For starters, how often is the “eldest” child actually the eldest child? Maybe he or she was simply the first to make it to adulthood? High infant mortality would have made that first surviving child extra precious, so little wonder Mom and Dad cherished them.
Or what about mixed or blended families, when one parent has children to an earlier partner? Does that mean that the first-born child to one parent, counts as the eldest if there are half-siblings? Eldest child of one parent, but not the other – we need a confused emoji to deal with that idea.
What happens if the first-born child is a twin, and therefore only first-born by a matter of minutes? Technically, that child is still older, but what about the rest of the mantra, which says the oldest child is dominant? This could hardly be an environmental issue, given that the eldest only hold their place by such a short margin.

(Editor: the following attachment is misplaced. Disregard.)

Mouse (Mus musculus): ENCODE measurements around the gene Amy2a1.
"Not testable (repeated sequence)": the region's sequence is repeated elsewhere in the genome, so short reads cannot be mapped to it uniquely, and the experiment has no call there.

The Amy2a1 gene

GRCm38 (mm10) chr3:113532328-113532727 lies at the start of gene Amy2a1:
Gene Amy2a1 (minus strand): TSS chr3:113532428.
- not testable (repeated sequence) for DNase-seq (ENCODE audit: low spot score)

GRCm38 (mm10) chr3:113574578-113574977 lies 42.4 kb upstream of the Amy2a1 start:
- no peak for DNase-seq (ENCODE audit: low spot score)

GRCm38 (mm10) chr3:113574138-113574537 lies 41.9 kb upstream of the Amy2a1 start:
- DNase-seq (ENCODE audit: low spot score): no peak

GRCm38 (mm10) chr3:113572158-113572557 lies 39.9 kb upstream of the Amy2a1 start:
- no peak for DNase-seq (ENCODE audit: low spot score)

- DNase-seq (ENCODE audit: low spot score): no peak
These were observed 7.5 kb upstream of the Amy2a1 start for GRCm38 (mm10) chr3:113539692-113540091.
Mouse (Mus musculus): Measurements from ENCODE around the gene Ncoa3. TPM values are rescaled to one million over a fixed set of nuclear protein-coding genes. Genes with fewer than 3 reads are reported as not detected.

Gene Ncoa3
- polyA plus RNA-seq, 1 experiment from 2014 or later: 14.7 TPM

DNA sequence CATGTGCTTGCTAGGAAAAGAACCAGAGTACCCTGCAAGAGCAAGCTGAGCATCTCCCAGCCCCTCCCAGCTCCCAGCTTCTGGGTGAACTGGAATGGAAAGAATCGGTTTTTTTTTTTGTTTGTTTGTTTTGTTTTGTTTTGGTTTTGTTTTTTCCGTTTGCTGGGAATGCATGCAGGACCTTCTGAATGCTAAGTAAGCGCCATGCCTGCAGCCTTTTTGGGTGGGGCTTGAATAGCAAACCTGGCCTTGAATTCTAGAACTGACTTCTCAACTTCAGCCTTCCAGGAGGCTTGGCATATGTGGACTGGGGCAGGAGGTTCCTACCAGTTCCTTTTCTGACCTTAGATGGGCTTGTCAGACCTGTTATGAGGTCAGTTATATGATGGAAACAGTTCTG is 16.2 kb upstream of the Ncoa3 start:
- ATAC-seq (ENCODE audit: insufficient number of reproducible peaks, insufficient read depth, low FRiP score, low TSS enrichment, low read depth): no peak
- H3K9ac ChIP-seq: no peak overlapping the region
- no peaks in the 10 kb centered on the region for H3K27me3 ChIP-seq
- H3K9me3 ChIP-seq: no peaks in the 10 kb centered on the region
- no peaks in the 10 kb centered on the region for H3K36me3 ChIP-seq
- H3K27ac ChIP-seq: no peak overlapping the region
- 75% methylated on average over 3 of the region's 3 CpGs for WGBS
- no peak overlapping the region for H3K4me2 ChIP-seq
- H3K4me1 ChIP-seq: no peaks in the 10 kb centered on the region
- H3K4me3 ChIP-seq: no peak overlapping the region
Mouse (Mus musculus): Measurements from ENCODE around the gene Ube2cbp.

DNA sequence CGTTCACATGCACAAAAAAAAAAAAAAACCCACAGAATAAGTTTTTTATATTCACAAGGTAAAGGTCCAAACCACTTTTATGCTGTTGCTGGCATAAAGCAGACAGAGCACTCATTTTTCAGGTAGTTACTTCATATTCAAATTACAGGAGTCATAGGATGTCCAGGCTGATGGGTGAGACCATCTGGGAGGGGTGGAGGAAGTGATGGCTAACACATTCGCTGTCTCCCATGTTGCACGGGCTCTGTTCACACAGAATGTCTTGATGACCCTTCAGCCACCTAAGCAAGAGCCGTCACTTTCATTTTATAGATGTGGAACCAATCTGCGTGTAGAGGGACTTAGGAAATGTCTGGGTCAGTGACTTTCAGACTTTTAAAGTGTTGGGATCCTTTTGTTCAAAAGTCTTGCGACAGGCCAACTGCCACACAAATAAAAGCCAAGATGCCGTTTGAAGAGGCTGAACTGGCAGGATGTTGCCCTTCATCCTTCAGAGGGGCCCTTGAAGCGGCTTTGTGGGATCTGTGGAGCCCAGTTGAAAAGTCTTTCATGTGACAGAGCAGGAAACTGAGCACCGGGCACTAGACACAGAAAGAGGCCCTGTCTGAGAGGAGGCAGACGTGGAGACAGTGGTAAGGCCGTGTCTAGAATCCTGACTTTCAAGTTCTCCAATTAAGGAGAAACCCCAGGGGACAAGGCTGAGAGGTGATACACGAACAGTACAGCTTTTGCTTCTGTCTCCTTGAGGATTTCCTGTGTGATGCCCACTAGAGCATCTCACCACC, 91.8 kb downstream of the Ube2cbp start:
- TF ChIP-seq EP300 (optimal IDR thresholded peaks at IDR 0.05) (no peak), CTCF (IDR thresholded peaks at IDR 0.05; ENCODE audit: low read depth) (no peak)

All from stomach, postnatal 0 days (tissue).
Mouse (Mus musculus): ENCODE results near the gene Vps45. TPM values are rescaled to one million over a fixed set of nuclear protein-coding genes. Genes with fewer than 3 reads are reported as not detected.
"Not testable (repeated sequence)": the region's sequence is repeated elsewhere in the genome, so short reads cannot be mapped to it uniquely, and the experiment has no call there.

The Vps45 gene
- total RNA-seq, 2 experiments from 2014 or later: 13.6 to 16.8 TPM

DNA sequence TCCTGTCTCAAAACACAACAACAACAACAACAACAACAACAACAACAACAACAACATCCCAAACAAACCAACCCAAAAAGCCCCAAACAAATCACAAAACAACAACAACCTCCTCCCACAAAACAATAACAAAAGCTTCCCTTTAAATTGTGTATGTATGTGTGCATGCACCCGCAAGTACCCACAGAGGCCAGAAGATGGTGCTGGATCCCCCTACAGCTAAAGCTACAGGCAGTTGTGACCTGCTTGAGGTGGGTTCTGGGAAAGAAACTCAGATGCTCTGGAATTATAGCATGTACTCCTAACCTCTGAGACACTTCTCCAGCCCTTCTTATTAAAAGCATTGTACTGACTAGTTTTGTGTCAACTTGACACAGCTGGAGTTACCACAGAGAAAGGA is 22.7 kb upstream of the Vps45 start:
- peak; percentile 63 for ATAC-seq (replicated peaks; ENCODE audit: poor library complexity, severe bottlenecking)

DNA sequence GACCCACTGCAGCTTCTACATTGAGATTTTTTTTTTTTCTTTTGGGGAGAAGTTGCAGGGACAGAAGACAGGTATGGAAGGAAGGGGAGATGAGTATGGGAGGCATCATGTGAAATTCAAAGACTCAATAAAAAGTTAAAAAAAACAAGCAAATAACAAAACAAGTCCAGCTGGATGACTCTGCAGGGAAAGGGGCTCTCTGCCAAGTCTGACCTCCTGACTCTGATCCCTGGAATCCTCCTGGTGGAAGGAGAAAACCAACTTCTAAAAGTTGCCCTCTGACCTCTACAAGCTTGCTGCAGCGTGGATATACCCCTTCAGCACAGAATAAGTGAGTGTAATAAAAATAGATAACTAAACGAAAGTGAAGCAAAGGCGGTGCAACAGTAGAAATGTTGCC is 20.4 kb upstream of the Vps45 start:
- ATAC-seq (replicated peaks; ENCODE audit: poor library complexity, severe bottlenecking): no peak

When larger families were the norm, there would have been a plethora of middle children (who, until their next sibling arrived, were the youngest). And by the time the baby arrived, did anyone still keep count? George III of England had 15 children – did he notice when mom left for the birthing room by the end?
With smaller families the norm, only children are common, and so birth order science gets turned on its head. With no siblings to fill the supplementary roles, the only is the eldest, middle, and youngest all in one. Onlies are the focus of mom and dad’s attention, the ones who want to conform, and the spoiled child.